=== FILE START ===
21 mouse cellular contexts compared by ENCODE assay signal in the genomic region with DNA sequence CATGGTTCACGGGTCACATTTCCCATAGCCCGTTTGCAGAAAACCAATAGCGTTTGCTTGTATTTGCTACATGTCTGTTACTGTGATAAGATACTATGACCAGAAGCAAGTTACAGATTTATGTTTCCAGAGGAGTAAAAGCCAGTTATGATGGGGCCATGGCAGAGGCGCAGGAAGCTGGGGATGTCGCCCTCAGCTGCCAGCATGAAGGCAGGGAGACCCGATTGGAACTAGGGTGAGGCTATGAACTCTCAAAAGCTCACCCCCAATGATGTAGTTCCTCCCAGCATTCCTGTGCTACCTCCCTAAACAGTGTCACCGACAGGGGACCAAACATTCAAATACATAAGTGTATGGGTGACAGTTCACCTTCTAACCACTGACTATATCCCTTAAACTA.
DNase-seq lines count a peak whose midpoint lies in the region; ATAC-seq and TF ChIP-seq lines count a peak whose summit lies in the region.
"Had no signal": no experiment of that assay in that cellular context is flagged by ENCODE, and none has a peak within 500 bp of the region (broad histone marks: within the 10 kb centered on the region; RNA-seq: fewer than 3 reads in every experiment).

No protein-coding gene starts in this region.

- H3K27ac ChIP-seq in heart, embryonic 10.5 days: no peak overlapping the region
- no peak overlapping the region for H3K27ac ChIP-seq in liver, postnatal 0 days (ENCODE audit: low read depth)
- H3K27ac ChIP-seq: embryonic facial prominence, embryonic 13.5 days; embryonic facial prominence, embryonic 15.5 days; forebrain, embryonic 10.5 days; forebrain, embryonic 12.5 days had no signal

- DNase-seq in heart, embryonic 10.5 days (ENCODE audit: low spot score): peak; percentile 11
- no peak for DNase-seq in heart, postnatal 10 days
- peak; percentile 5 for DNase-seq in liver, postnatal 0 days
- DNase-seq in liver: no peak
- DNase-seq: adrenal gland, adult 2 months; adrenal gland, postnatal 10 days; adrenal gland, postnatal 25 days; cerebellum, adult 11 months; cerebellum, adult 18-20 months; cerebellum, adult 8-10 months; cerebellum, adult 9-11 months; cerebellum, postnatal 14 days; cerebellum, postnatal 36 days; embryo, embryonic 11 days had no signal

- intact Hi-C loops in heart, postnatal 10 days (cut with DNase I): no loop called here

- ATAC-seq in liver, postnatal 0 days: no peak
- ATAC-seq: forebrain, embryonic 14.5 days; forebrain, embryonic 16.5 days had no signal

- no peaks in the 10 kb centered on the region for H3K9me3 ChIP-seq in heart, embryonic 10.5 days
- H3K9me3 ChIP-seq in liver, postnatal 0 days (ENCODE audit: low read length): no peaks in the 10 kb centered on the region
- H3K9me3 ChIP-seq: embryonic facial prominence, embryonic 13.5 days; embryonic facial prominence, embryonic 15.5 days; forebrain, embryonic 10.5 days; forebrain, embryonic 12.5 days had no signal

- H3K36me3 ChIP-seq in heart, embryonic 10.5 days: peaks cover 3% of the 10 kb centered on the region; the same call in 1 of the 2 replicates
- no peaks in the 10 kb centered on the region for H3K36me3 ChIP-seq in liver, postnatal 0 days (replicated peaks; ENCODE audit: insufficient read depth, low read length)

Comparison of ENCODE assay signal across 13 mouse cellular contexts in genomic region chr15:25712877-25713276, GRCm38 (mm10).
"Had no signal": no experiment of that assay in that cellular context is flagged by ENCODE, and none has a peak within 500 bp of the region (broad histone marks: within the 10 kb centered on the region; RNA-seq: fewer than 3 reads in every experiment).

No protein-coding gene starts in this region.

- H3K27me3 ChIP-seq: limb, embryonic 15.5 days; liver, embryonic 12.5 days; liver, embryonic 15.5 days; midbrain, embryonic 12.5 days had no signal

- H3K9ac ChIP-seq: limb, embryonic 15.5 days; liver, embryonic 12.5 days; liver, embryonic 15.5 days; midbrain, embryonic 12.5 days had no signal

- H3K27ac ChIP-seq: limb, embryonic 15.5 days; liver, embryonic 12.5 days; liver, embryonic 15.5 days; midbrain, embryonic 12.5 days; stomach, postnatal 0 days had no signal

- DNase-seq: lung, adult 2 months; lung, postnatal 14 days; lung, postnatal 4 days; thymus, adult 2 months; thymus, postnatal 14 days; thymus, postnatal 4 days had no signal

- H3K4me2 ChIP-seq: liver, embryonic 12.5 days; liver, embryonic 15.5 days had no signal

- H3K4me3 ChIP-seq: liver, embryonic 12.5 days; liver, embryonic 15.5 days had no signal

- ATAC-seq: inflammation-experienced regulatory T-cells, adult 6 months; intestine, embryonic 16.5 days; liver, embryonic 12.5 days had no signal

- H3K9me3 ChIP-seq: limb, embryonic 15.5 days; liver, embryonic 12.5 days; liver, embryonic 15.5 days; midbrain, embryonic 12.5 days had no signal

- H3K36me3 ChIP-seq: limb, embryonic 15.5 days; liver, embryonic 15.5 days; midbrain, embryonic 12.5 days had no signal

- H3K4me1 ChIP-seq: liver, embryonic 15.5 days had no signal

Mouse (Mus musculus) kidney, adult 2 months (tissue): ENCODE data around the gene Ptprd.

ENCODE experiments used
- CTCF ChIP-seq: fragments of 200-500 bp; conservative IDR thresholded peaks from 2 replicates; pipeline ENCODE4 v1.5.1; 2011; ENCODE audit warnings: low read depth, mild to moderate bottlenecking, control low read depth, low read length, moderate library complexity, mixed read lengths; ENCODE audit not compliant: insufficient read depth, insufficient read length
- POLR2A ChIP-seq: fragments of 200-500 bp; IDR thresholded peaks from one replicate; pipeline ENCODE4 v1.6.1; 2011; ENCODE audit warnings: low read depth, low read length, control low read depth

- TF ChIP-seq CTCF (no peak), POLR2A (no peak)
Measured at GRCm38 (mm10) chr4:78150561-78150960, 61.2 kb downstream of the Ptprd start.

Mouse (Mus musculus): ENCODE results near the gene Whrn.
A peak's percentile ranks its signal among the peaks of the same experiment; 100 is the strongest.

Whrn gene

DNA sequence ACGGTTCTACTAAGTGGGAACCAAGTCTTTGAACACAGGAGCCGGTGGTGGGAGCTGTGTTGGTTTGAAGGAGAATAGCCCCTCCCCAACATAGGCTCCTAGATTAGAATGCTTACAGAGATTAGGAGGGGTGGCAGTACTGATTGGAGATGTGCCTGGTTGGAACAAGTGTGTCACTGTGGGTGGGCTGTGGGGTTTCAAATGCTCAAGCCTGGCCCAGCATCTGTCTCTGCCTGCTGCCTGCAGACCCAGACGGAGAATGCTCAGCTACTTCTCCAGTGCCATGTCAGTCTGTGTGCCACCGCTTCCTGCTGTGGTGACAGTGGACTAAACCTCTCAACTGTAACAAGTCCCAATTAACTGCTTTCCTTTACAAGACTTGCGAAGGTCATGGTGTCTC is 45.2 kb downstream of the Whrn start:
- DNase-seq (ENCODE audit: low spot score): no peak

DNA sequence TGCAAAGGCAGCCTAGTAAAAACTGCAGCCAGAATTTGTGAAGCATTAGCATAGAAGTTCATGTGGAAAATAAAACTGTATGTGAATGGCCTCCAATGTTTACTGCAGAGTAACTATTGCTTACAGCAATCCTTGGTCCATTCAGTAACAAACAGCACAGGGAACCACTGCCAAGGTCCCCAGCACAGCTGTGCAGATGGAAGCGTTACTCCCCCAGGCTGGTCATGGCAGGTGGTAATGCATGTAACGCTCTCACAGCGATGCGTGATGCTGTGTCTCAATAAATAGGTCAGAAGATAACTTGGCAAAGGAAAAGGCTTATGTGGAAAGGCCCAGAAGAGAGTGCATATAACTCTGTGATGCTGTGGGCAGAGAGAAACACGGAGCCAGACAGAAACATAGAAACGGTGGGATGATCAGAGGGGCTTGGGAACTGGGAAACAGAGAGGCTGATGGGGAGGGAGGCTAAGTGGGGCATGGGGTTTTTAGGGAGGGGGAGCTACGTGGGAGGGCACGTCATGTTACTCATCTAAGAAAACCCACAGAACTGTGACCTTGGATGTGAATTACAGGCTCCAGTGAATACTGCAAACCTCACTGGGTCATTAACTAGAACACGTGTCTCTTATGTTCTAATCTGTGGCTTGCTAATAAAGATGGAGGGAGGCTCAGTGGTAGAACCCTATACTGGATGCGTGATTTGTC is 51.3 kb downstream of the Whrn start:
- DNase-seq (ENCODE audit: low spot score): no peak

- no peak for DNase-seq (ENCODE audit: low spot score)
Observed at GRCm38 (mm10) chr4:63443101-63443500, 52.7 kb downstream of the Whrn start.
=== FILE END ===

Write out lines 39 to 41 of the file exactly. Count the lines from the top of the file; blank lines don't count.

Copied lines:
Measured at GRCm38 (mm10) chr4:78150561-78150960, 61.2 kb downstream of the Ptprd start.

Mouse (Mus musculus): ENCODE results near the gene Whrn.
A peak's percentile ranks its signal among the peaks of the same experiment; 100 is the strongest.